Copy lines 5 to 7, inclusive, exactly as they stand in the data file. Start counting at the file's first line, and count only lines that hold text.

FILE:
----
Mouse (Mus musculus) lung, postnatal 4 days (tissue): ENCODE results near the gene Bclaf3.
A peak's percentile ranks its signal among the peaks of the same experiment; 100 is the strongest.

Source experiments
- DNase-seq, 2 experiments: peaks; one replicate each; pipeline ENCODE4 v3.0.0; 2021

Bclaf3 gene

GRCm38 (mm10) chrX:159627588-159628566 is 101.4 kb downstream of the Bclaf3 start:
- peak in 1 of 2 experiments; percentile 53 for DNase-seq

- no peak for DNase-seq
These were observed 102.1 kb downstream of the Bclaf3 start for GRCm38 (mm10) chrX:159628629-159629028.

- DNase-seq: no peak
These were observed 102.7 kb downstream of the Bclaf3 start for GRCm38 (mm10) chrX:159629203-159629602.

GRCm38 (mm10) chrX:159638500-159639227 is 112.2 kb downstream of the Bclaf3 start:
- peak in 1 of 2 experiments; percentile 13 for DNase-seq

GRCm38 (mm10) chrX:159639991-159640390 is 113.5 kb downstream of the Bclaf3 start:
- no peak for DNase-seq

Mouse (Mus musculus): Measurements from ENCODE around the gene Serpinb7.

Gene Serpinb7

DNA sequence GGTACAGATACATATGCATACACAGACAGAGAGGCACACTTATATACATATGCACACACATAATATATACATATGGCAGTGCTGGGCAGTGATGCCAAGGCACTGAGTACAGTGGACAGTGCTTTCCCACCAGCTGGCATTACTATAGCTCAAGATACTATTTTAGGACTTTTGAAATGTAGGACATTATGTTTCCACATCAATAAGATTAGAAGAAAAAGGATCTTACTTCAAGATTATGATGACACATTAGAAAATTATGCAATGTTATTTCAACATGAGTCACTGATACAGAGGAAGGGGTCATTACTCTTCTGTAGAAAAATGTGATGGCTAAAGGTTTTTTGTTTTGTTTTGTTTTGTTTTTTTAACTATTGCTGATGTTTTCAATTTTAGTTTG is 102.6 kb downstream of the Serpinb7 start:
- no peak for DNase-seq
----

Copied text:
Bclaf3 gene

GRCm38 (mm10) chrX:159627588-159628566 is 101.4 kb downstream of the Bclaf3 start:
- peak in 1 of 2 experiments; percentile 53 for DNase-seq